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Paging Dr. Right Parenting

Paging Dr. Right

What to consider when picking a pediatrician.

When I was six months pregnant, I didn’t know who my child’s pediatrician would be, but I did know exactly what I was looking for. (Or so I thought.) However, as my husband and I went through the process of finding and meeting different doctors and weighing out the many factors that ultimately guided our decision, we ended up with a pediatrician that wasn’t what I’d wanted— but was what my family needed.

As you begin the search for your little one’s health care provider, here’s what you need to keep in mind (and that includes keeping an open mind). Like me, you might be surprised where you end up.

Polling places
A quick Google search will reveal your options for pediatric care, but don’t start tapping on your keyboard just yet. You’ll undoubtedly find plenty of potential but no quick way of sifting through it all. So, begin by asking friends, family members and co-workers with young children if they’d recommend their pediatrician. Jot down any contenders, and if a particular practice or doctor’s name comes up a lot, start there.

Another resource you may not have considered is your OB. Mine gave me three suggestions of places nearby, which worked out well because my doctor’s office is a two-minute drive from my home.

Once you have your list, now’s the time to do a bit of research. Visit a practice’s website to get a feel for its approach to care. Find out the basics, like where it’s located (and if it has multiple branches), what the operating hours are, if they accept your health insurance and how many care providers they have. Look for information specifically for new and expectant parents; many will have a list of FAQs or a number to call to schedule an introductory visit.

Meet and greet
Narrow down your list to the top contenders that you’d like to get to know in person. Most pediatricians offer a regularly scheduled open house for parents-to-be to meet the doctors, take a quick tour of the office and ask any questions they might have. These informal get-togethers are usually held in the evenings after the practice has closed, so you’ll have the whole place to yourselves … well, you and all the other pregnant mamas.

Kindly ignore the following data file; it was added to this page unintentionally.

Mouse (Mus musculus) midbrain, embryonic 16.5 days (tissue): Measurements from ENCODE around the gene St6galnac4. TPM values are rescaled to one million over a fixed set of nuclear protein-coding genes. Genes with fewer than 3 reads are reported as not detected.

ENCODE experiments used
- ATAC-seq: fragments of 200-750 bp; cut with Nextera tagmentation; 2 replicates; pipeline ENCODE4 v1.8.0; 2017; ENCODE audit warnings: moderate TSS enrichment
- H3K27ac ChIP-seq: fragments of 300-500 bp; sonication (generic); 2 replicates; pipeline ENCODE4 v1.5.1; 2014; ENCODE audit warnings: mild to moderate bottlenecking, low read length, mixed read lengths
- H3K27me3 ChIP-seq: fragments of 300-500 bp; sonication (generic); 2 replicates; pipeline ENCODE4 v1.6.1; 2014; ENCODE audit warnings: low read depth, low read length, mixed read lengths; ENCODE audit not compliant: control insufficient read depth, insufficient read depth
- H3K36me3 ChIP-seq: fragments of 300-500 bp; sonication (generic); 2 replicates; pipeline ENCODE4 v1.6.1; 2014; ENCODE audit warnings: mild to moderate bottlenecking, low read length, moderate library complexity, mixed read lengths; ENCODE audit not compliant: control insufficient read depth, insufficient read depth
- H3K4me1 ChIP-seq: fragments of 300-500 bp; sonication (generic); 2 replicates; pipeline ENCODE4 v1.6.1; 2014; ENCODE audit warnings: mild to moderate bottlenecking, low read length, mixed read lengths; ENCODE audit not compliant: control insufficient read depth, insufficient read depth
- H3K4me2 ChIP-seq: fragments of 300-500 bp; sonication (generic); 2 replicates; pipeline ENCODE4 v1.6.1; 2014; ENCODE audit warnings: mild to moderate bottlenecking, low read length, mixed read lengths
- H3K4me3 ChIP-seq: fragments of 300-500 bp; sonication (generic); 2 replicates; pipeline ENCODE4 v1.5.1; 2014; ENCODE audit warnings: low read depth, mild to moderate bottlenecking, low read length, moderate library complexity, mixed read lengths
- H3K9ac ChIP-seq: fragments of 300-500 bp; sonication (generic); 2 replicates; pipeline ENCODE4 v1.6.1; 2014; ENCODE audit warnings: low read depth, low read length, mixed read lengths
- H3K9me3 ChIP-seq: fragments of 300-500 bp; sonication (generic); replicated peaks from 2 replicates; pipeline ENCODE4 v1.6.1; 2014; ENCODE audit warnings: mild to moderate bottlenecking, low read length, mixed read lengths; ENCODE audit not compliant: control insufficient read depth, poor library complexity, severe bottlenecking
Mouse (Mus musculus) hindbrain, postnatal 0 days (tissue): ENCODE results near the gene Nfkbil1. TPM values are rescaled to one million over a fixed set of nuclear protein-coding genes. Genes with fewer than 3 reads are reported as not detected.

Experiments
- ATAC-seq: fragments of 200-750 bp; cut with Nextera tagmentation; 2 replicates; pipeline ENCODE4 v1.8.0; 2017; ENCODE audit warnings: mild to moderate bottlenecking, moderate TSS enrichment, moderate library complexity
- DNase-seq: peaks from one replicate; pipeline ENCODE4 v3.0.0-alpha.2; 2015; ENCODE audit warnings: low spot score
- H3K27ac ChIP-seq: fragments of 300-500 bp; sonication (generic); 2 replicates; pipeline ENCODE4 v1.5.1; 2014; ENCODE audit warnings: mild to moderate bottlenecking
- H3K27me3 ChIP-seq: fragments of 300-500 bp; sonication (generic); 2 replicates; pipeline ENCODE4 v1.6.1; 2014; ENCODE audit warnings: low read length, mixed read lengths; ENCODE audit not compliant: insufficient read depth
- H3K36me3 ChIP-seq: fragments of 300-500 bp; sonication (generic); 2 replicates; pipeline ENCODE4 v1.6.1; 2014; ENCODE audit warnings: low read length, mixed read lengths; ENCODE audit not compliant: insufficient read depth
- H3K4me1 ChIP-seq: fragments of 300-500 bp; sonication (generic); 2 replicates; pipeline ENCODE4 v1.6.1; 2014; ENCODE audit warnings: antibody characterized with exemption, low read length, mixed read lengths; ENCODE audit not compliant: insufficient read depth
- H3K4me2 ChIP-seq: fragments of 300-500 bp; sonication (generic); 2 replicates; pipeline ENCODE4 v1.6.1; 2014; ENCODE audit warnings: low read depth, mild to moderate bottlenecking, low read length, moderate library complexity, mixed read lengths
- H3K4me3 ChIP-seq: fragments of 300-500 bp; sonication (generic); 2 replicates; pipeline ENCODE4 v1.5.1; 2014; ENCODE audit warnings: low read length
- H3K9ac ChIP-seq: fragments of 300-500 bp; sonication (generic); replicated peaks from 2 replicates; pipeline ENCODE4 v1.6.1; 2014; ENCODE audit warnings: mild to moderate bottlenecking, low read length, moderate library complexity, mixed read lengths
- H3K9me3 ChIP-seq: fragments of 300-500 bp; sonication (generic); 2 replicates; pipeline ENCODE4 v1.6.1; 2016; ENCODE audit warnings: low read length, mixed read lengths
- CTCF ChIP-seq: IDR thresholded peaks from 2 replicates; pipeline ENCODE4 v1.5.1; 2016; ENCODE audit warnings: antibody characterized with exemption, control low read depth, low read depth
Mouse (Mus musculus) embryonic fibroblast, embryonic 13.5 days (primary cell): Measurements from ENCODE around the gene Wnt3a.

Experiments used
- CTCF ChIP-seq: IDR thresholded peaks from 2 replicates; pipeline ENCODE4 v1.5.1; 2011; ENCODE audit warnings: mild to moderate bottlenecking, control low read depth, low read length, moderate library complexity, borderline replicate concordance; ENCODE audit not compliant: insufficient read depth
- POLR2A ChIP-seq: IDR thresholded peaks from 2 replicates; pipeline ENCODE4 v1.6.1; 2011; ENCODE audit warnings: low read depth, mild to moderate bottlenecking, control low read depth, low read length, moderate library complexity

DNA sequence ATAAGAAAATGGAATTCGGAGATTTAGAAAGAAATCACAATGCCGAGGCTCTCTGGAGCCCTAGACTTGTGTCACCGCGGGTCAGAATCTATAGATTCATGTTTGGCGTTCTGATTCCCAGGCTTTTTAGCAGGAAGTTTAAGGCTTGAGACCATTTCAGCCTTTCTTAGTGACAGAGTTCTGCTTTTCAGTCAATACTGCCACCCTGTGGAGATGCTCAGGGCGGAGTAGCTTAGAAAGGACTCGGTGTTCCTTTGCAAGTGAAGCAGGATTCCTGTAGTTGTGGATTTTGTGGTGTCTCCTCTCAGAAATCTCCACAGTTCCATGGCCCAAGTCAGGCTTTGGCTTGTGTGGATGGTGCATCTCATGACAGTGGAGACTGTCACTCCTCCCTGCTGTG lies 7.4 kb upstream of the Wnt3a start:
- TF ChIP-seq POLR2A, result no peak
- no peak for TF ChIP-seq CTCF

Worth noting: In my experience these occurred monthly, and not every care provider would be at every event. So, don’t wait too long to call and ask when the next open house is and which doctors will be attending, especially if you’re interested in meeting someone in particular.

During your visit, pay attention to the three P’s: the place, their philosophy on care and the pediatrician.

The place

  • How long has the office been in practice?
  • Is it close to home? (When your child is sick and crying in the backseat, you’ll be grateful if you don’t have to drive across town.)
  • How clean is it? Is the waiting area— including furniture, books, toys—sanitized regularly?
  • Are there separate waiting rooms for sick and well children? (Some even have a third room designated for newborns.)
  • Are the exam rooms clean and well maintained?

Their philosophy on care

  • Does their approach to feeding, sleeping, vaccines, etc. mesh well with your family’s?
  • How do they handle questions/concerns after hours or on the weekends? Do they have extended hours in the mornings or evenings?
  • Can they fit you in for a same-day appointment if need be?

The pediatrician

  • Does the doctor’s personality fit what you’re looking for (whether that’s someone warm and fuzzy or someone more to the point)?
  • How long do they typically spend with each patient?
  • Do you feel comfortable sharing things with them? Do they ease your concerns? Are you confident in their care?

Final answer
With all of your questions answered and good ol’ gut instinct by your side, it’s time to weigh everything out. I was certain I wanted a cheery atmosphere with plenty of handholding because it was my first baby. I’d narrowed it down to two practices, both highly recommended but with totally different feels. (The best example of this was when I first called to ask about open houses. One staff member said congratu- lations and gushed about how excited she was for me. On the second phone call, the person was perfectly nice, but she was all business and gave me dates and times of upcoming meetings. I picked one, she added my name to the RSVP list, and that was that.)

In the end—and after many discussions with my husband—we went with the latter practice. I loved how friendly the first was, but I realized I wanted a doctor who made me feel like my baby was safe, even if they don’t coo over how adorable he is at every appointment. That was the right choice
for my family.

I encourage you to figure out what’s most important to you and your crew, and see who meets those needs. Once you make your decision, all you have to do is include your new pediatrician’s name and contact information on the forms at the hospital or birth center for your delivery.

The next time you see doc, either in the hospital or for the first well-check, you’ll be a brand-new mom.